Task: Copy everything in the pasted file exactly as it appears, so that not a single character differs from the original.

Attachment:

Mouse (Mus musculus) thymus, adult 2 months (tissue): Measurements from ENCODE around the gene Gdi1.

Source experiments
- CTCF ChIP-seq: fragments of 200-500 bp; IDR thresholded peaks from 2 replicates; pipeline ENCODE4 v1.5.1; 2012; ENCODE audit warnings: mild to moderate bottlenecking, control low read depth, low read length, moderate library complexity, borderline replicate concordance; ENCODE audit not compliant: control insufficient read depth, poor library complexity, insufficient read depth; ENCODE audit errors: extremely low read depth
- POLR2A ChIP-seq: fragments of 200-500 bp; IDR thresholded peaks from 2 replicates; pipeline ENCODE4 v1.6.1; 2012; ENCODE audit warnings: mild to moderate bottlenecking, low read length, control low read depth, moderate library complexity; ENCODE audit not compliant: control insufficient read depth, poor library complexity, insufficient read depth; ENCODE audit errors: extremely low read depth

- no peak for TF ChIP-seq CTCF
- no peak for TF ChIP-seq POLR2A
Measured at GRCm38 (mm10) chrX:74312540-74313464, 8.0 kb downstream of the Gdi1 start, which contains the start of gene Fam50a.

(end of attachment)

Mouse (Mus musculus) thymus, adult 2 months (tissue): Measurements from ENCODE around the gene Gdi1.

Source experiments
- CTCF ChIP-seq: fragments of 200-500 bp; IDR thresholded peaks from 2 replicates; pipeline ENCODE4 v1.5.1; 2012; ENCODE audit warnings: mild to moderate bottlenecking, control low read depth, low read length, moderate library complexity, borderline replicate concordance; ENCODE audit not compliant: control insufficient read depth, poor library complexity, insufficient read depth; ENCODE audit errors: extremely low read depth
- POLR2A ChIP-seq: fragments of 200-500 bp; IDR thresholded peaks from 2 replicates; pipeline ENCODE4 v1.6.1; 2012; ENCODE audit warnings: mild to moderate bottlenecking, low read length, control low read depth, moderate library complexity; ENCODE audit not compliant: control insufficient read depth, poor library complexity, insufficient read depth; ENCODE audit errors: extremely low read depth

- no peak for TF ChIP-seq CTCF
- no peak for TF ChIP-seq POLR2A
Measured at GRCm38 (mm10) chrX:74312540-74313464, 8.0 kb downstream of the Gdi1 start, which contains the start of gene Fam50a.